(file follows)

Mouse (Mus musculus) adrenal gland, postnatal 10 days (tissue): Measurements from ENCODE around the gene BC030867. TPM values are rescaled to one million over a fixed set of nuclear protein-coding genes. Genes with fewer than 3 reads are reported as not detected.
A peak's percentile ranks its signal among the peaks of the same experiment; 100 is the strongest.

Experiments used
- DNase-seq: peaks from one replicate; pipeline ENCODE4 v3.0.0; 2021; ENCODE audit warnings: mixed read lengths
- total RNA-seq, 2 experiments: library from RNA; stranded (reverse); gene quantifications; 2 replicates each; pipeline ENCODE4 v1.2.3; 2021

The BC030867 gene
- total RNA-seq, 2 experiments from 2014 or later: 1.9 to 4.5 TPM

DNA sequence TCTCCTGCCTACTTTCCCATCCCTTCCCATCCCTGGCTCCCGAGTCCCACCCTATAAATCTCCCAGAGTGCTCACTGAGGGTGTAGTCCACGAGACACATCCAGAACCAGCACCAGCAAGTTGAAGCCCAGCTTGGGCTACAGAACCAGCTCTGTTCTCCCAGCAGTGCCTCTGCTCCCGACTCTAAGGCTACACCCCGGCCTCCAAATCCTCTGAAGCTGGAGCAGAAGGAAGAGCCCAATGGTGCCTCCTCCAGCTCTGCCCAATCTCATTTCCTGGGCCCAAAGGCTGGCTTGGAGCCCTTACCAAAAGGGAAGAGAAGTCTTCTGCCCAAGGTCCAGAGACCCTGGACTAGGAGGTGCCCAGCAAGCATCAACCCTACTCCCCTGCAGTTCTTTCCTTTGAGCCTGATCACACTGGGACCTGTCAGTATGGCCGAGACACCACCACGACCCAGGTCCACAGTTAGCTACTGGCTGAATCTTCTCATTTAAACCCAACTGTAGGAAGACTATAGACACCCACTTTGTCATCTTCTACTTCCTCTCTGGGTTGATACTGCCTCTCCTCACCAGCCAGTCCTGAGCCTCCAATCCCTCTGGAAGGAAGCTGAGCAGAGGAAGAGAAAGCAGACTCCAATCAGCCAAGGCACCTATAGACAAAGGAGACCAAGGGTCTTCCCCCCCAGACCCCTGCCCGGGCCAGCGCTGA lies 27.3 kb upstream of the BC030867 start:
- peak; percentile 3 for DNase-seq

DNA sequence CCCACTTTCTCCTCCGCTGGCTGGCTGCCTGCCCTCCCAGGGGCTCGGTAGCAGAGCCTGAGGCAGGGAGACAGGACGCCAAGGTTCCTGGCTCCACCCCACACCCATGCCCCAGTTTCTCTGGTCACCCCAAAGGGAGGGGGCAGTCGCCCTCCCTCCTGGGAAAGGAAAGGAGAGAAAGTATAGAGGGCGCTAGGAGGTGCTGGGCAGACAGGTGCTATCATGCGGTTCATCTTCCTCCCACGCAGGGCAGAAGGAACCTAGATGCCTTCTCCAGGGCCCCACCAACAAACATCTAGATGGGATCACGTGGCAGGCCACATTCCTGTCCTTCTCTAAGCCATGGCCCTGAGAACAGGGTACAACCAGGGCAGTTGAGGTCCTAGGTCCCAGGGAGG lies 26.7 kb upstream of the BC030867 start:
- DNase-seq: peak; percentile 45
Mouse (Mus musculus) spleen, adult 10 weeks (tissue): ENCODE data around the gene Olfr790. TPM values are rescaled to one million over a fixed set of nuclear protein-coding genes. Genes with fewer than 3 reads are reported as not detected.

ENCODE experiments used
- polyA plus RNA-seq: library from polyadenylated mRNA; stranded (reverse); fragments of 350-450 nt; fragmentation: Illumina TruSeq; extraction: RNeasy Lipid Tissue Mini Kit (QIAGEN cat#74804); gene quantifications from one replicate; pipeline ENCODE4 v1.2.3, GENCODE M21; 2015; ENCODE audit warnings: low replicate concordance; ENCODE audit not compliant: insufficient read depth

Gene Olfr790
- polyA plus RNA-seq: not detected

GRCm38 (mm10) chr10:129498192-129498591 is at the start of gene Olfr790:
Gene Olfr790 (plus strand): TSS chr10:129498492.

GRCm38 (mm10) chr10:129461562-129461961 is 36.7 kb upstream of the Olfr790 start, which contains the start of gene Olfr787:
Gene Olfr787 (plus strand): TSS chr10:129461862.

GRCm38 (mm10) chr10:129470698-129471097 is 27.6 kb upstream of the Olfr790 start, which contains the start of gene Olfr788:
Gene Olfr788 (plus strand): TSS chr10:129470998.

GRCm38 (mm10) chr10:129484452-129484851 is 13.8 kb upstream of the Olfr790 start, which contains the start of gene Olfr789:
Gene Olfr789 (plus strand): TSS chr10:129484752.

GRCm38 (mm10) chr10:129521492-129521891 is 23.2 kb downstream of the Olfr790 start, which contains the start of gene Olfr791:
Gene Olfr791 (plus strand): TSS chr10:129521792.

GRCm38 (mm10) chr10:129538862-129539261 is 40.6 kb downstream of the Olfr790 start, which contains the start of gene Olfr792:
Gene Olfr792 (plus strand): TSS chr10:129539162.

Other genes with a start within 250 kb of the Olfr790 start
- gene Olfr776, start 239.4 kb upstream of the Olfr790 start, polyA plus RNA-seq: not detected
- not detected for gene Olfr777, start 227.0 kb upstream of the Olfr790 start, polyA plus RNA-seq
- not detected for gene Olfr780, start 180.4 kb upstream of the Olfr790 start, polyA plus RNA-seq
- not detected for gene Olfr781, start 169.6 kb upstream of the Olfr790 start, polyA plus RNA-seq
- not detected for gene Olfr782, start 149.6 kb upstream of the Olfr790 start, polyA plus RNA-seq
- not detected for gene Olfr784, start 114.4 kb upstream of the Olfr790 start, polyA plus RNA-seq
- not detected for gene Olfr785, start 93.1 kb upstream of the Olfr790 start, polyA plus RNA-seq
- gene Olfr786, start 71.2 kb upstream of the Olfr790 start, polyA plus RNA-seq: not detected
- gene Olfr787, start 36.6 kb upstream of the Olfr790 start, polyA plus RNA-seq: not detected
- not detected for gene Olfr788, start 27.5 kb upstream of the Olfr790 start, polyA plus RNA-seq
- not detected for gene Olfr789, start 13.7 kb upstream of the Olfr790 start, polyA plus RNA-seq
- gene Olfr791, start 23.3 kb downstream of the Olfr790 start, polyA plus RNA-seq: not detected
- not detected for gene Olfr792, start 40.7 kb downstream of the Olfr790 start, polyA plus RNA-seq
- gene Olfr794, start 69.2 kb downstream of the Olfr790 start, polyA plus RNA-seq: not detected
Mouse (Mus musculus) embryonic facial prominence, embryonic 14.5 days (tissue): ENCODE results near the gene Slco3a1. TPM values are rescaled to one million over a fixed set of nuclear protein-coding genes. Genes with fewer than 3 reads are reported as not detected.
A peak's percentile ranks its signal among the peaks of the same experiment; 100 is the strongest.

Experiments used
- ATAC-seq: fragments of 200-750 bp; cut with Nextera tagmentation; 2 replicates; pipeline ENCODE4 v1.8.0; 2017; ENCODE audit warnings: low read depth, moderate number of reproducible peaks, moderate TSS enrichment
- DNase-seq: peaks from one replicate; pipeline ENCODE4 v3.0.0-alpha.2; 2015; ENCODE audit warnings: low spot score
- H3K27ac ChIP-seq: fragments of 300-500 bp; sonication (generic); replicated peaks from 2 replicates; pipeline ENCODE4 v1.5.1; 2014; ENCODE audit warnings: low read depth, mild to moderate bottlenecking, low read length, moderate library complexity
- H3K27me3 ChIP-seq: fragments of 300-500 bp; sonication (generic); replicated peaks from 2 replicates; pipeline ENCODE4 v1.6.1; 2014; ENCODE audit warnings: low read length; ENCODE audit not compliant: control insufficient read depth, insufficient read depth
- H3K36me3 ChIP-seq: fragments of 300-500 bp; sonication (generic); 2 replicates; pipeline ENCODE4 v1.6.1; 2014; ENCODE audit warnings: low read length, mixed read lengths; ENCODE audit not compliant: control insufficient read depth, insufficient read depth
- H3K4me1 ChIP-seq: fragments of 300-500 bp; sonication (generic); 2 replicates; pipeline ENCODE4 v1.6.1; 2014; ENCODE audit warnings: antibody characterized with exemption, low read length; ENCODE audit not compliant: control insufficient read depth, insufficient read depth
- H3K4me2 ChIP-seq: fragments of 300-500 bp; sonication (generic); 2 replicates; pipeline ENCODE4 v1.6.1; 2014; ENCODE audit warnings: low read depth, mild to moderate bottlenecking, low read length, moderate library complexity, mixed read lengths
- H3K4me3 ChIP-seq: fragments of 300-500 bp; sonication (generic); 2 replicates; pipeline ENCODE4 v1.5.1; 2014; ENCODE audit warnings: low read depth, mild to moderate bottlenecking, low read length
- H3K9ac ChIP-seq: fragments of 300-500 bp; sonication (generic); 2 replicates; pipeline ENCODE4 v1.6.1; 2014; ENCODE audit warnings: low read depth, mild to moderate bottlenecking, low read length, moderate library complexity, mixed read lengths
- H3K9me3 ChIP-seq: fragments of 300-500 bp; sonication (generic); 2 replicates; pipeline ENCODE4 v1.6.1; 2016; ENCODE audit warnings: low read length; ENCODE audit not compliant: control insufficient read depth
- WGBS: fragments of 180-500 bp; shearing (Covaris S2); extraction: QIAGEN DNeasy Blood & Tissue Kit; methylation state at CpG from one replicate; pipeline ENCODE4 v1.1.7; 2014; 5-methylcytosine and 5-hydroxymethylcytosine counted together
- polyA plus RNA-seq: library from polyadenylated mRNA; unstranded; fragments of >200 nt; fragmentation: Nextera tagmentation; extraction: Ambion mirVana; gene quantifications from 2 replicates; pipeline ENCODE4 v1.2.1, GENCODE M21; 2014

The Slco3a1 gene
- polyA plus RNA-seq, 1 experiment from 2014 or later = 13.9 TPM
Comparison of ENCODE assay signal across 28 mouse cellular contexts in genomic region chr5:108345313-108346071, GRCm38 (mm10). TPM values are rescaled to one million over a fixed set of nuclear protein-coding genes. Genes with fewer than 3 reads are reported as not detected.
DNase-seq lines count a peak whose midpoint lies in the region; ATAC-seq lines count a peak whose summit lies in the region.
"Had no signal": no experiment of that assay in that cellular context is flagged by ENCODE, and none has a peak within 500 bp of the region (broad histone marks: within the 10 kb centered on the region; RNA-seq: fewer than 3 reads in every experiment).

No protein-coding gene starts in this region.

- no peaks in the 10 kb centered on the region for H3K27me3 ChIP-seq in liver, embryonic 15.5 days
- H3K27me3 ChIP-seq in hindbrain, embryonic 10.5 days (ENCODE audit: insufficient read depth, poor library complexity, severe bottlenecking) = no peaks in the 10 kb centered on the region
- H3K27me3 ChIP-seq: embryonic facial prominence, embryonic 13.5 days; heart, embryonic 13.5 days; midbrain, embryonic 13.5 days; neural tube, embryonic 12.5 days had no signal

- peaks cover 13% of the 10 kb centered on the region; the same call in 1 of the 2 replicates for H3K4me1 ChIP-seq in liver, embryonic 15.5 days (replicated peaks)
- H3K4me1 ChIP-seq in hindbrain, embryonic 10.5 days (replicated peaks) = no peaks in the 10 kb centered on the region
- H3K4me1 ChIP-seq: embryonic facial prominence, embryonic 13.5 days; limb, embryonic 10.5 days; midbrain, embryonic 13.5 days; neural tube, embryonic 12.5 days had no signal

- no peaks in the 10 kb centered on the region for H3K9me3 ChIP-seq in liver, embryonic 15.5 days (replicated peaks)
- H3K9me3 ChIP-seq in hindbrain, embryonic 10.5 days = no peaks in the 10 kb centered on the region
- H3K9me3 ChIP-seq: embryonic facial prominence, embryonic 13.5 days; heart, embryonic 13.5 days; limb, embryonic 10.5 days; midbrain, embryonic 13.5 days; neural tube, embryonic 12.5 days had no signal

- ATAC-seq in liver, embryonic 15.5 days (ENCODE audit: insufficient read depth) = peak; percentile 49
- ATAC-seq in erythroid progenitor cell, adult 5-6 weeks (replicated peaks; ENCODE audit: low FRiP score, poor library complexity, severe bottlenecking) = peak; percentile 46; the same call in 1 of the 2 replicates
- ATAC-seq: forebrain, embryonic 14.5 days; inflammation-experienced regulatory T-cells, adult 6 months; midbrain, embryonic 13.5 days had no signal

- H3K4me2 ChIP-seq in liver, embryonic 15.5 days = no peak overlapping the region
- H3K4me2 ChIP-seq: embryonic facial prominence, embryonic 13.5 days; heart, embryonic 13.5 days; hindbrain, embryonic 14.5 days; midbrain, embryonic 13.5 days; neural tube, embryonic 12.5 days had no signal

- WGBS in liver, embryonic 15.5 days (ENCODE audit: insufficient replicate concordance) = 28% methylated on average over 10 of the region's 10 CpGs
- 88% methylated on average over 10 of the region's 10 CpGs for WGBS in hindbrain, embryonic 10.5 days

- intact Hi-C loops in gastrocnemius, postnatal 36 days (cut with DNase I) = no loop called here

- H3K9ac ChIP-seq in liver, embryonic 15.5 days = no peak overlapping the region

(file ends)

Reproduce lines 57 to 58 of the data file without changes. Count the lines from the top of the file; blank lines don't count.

- WGBS: fragments of 180-500 bp; shearing (Covaris S2); extraction: QIAGEN DNeasy Blood & Tissue Kit; methylation state at CpG from one replicate; pipeline ENCODE4 v1.1.7; 2014; 5-methylcytosine and 5-hydroxymethylcytosine counted together
- polyA plus RNA-seq: library from polyadenylated mRNA; unstranded; fragments of >200 nt; fragmentation: Nextera tagmentation; extraction: Ambion mirVana; gene quantifications from 2 replicates; pipeline ENCODE4 v1.2.1, GENCODE M21; 2014